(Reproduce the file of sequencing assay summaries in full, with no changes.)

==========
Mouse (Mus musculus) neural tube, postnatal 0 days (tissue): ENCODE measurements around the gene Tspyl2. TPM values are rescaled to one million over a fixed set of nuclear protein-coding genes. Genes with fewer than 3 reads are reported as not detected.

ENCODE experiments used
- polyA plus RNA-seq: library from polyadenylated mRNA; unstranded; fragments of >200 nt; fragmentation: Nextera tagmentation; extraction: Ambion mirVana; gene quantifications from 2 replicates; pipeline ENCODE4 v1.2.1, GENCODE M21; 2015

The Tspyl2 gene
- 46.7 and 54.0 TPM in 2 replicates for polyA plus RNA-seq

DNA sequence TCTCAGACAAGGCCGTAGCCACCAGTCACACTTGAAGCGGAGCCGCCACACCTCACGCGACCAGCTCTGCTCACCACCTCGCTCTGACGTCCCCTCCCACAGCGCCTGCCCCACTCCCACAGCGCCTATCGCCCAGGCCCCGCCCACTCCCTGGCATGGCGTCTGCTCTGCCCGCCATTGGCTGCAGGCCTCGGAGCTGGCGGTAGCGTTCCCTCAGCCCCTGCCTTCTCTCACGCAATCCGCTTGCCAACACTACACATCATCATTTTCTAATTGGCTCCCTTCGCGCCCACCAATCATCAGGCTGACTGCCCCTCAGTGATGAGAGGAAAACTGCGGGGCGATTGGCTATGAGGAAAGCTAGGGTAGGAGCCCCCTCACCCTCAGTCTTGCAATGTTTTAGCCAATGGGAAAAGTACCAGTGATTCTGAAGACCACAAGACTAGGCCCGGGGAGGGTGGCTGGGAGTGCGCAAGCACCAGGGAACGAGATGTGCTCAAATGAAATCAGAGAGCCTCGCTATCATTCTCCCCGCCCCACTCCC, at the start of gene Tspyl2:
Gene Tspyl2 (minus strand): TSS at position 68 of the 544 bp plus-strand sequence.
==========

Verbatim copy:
Mouse (Mus musculus) neural tube, postnatal 0 days (tissue): ENCODE measurements around the gene Tspyl2. TPM values are rescaled to one million over a fixed set of nuclear protein-coding genes. Genes with fewer than 3 reads are reported as not detected.

ENCODE experiments used
- polyA plus RNA-seq: library from polyadenylated mRNA; unstranded; fragments of >200 nt; fragmentation: Nextera tagmentation; extraction: Ambion mirVana; gene quantifications from 2 replicates; pipeline ENCODE4 v1.2.1, GENCODE M21; 2015

The Tspyl2 gene
- 46.7 and 54.0 TPM in 2 replicates for polyA plus RNA-seq

DNA sequence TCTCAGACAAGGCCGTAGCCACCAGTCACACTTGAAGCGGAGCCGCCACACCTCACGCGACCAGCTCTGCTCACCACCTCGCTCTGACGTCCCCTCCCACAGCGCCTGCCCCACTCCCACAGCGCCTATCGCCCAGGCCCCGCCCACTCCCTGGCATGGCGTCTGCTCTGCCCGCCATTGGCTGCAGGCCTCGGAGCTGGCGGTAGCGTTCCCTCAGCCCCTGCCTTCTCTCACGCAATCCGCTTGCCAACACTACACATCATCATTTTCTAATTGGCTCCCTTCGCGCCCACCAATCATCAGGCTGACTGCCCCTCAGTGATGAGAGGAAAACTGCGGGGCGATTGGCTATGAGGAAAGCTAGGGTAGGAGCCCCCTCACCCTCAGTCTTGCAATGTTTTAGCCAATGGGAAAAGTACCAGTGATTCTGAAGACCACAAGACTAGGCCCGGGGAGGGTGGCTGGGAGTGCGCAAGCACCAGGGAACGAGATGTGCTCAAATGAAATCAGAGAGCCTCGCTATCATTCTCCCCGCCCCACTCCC, at the start of gene Tspyl2:
Gene Tspyl2 (minus strand): TSS at position 68 of the 544 bp plus-strand sequence.